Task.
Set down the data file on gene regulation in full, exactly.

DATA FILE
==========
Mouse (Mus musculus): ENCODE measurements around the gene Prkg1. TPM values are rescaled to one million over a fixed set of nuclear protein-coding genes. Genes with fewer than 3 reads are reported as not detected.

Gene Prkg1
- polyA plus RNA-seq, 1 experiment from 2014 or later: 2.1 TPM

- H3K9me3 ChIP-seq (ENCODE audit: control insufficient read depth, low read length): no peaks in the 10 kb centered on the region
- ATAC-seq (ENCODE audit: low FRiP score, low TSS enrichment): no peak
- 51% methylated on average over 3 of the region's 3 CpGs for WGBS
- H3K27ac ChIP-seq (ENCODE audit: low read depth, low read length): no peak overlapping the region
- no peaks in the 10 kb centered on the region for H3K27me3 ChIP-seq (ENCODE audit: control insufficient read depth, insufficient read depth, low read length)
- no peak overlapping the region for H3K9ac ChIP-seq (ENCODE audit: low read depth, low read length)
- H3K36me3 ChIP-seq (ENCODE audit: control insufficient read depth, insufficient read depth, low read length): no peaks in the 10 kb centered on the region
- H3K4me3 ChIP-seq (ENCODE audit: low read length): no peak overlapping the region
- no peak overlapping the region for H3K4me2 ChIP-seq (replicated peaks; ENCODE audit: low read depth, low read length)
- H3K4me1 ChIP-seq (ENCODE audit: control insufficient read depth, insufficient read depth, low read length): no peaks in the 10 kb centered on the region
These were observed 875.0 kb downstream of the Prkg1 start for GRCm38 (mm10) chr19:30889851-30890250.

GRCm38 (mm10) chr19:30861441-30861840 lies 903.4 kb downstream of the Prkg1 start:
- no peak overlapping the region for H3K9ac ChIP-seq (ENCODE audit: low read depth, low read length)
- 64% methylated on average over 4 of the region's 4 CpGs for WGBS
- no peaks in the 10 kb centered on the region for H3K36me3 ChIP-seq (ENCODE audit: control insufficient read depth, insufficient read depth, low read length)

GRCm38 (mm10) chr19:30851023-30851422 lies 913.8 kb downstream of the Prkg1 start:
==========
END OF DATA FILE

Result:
Mouse (Mus musculus): ENCODE measurements around the gene Prkg1. TPM values are rescaled to one million over a fixed set of nuclear protein-coding genes. Genes with fewer than 3 reads are reported as not detected.

Gene Prkg1
- polyA plus RNA-seq, 1 experiment from 2014 or later: 2.1 TPM

- H3K9me3 ChIP-seq (ENCODE audit: control insufficient read depth, low read length): no peaks in the 10 kb centered on the region
- ATAC-seq (ENCODE audit: low FRiP score, low TSS enrichment): no peak
- 51% methylated on average over 3 of the region's 3 CpGs for WGBS
- H3K27ac ChIP-seq (ENCODE audit: low read depth, low read length): no peak overlapping the region
- no peaks in the 10 kb centered on the region for H3K27me3 ChIP-seq (ENCODE audit: control insufficient read depth, insufficient read depth, low read length)
- no peak overlapping the region for H3K9ac ChIP-seq (ENCODE audit: low read depth, low read length)
- H3K36me3 ChIP-seq (ENCODE audit: control insufficient read depth, insufficient read depth, low read length): no peaks in the 10 kb centered on the region
- H3K4me3 ChIP-seq (ENCODE audit: low read length): no peak overlapping the region
- no peak overlapping the region for H3K4me2 ChIP-seq (replicated peaks; ENCODE audit: low read depth, low read length)
- H3K4me1 ChIP-seq (ENCODE audit: control insufficient read depth, insufficient read depth, low read length): no peaks in the 10 kb centered on the region
These were observed 875.0 kb downstream of the Prkg1 start for GRCm38 (mm10) chr19:30889851-30890250.

GRCm38 (mm10) chr19:30861441-30861840 lies 903.4 kb downstream of the Prkg1 start:
- no peak overlapping the region for H3K9ac ChIP-seq (ENCODE audit: low read depth, low read length)
- 64% methylated on average over 4 of the region's 4 CpGs for WGBS
- no peaks in the 10 kb centered on the region for H3K36me3 ChIP-seq (ENCODE audit: control insufficient read depth, insufficient read depth, low read length)

GRCm38 (mm10) chr19:30851023-30851422 lies 913.8 kb downstream of the Prkg1 start: